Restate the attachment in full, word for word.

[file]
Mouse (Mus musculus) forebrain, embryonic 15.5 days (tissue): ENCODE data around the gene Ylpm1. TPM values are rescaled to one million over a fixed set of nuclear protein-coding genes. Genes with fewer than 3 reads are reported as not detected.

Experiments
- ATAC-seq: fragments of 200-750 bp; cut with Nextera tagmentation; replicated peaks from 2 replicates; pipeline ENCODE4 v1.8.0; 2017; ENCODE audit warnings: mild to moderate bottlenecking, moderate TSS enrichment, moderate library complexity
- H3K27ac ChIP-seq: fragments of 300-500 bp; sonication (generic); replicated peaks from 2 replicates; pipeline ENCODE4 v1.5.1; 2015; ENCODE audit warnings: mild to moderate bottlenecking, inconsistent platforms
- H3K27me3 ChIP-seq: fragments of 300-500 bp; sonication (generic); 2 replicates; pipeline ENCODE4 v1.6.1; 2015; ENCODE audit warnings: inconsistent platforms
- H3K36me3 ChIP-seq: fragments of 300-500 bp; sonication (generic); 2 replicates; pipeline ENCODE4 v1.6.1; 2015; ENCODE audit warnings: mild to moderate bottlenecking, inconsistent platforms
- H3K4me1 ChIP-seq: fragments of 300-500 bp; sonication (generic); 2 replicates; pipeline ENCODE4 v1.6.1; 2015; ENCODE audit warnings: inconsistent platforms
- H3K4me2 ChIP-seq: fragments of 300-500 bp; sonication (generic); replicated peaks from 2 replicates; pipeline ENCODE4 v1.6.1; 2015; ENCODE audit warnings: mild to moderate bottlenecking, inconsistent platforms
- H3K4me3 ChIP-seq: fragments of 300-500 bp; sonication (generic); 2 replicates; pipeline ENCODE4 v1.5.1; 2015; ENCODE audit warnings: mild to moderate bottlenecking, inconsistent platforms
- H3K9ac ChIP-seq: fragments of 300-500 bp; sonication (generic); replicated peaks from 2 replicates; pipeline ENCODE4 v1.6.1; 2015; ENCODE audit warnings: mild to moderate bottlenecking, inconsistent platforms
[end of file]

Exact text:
Mouse (Mus musculus) forebrain, embryonic 15.5 days (tissue): ENCODE data around the gene Ylpm1. TPM values are rescaled to one million over a fixed set of nuclear protein-coding genes. Genes with fewer than 3 reads are reported as not detected.

Experiments
- ATAC-seq: fragments of 200-750 bp; cut with Nextera tagmentation; replicated peaks from 2 replicates; pipeline ENCODE4 v1.8.0; 2017; ENCODE audit warnings: mild to moderate bottlenecking, moderate TSS enrichment, moderate library complexity
- H3K27ac ChIP-seq: fragments of 300-500 bp; sonication (generic); replicated peaks from 2 replicates; pipeline ENCODE4 v1.5.1; 2015; ENCODE audit warnings: mild to moderate bottlenecking, inconsistent platforms
- H3K27me3 ChIP-seq: fragments of 300-500 bp; sonication (generic); 2 replicates; pipeline ENCODE4 v1.6.1; 2015; ENCODE audit warnings: inconsistent platforms
- H3K36me3 ChIP-seq: fragments of 300-500 bp; sonication (generic); 2 replicates; pipeline ENCODE4 v1.6.1; 2015; ENCODE audit warnings: mild to moderate bottlenecking, inconsistent platforms
- H3K4me1 ChIP-seq: fragments of 300-500 bp; sonication (generic); 2 replicates; pipeline ENCODE4 v1.6.1; 2015; ENCODE audit warnings: inconsistent platforms
- H3K4me2 ChIP-seq: fragments of 300-500 bp; sonication (generic); replicated peaks from 2 replicates; pipeline ENCODE4 v1.6.1; 2015; ENCODE audit warnings: mild to moderate bottlenecking, inconsistent platforms
- H3K4me3 ChIP-seq: fragments of 300-500 bp; sonication (generic); 2 replicates; pipeline ENCODE4 v1.5.1; 2015; ENCODE audit warnings: mild to moderate bottlenecking, inconsistent platforms
- H3K9ac ChIP-seq: fragments of 300-500 bp; sonication (generic); replicated peaks from 2 replicates; pipeline ENCODE4 v1.6.1; 2015; ENCODE audit warnings: mild to moderate bottlenecking, inconsistent platforms